Page last updated at 10:45 GMT, Thursday, 25 December 2008

Sculpture archive made available

Queen Victoria statue in Woodbridge
The Queen Victoria statue was carved out of Portland stone

An archive of about 700 monuments and sculptures in Norfolk and Suffolk is being made available to the public for the first time.

Work on the Recording Archive for Public Sculpture, began in 2006 with a Heritage Lottery Fund grant.

The monuments and sculptures survey was finished in February, and a database of 679 entries and 3,000 photographs was deposited at the Norfolk Record Office.

It is part of a major project to record the art heritage in the two counties.

The project is a joint venture between the School of World Art Studies and Museology at the University of East Anglia (UEA) in Norwich and the Public Monuments and Sculpture Association (PMSA).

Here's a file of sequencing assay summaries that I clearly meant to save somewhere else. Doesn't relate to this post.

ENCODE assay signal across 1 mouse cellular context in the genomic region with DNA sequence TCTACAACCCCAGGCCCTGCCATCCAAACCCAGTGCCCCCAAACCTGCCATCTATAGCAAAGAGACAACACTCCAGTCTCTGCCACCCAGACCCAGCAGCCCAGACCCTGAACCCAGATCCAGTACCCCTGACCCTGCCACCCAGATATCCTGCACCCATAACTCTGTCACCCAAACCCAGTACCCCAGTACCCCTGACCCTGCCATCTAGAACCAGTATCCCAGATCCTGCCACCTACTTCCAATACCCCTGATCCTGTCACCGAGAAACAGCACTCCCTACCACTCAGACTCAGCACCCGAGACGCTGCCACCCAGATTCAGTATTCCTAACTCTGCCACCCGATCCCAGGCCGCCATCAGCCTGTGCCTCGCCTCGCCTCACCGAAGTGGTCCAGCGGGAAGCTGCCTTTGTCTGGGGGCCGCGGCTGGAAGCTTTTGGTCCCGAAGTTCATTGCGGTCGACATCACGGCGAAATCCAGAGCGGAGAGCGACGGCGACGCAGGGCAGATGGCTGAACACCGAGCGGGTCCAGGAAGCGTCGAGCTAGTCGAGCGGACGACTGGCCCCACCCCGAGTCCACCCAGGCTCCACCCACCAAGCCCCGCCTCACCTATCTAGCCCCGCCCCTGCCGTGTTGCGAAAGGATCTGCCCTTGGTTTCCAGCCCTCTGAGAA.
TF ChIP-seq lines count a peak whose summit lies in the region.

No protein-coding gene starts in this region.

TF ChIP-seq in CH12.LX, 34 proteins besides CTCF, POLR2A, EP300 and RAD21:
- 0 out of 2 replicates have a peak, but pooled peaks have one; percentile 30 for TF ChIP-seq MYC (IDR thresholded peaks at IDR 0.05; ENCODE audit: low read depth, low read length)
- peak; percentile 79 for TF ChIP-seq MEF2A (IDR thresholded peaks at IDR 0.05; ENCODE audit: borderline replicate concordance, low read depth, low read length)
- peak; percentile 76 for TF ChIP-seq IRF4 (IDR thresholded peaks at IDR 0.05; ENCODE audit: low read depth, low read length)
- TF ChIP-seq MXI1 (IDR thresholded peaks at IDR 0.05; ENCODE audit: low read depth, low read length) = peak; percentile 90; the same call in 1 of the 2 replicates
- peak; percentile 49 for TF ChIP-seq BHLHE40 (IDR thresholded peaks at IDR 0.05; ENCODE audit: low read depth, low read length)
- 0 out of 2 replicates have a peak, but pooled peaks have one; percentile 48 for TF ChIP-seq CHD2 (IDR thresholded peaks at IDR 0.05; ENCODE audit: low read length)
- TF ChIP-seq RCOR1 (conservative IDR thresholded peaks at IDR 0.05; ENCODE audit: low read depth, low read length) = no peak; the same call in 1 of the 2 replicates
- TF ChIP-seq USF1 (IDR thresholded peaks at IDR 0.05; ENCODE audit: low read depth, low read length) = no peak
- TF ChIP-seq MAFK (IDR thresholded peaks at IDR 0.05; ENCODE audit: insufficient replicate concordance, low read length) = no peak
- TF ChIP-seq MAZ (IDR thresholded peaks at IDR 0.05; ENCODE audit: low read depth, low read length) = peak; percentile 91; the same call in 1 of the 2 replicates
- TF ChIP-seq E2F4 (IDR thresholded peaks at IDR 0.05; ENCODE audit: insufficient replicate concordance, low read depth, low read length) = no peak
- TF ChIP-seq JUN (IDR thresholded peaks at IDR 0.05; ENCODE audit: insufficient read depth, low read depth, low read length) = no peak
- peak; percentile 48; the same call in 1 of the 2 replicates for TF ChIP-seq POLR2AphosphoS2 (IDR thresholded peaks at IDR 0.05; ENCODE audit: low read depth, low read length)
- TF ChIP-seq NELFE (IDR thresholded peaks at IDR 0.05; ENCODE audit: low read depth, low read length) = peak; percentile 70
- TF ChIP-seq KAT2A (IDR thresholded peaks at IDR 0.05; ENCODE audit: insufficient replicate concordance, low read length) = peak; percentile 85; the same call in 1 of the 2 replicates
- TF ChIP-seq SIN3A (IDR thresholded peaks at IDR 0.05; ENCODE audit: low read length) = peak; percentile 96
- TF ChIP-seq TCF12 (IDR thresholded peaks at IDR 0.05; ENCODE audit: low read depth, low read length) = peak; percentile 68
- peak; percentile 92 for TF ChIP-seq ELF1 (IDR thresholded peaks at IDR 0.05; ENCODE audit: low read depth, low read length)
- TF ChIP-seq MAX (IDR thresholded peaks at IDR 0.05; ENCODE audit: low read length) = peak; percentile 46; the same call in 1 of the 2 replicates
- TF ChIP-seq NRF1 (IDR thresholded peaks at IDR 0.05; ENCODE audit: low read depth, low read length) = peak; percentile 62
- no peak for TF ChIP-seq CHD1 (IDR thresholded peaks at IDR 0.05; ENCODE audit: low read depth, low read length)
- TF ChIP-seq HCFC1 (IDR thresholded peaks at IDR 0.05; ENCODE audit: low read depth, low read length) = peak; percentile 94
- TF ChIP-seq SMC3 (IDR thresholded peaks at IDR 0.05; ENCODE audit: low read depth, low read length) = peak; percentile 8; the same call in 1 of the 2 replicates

Now it is also available as an online archive, which includes photographs of sculptures, their location, condition and artist responsible.

Pencil sculpture
Peter Logan's giant Pencils can be found at the Nelson Hotel, Norwich

The resource includes monuments to famous men, women and racehorses and examples of sculptural decoration on buildings - as well as the ironwork gates of the Queen's Sandringham residence in Norfolk.

Dr Richard Cocke, who co-ordinated the project, said: "What we're trying to do is to interest the public, people who come here or live here, in their cultural heritage.

"Lots of people told us about sculpture that we didn't know about, and now we are passing on this information about wonderful objects that most of us aren't aware of."

Among the unexpected finds was a statue of Queen Victoria in Woodbridge, Suffolk - the only surviving statue of Queen Victoria in East Anglia and two supporting pillars from the monument to Lord Nelson erected in Great Yarmouth, Norfolk, in 1817.

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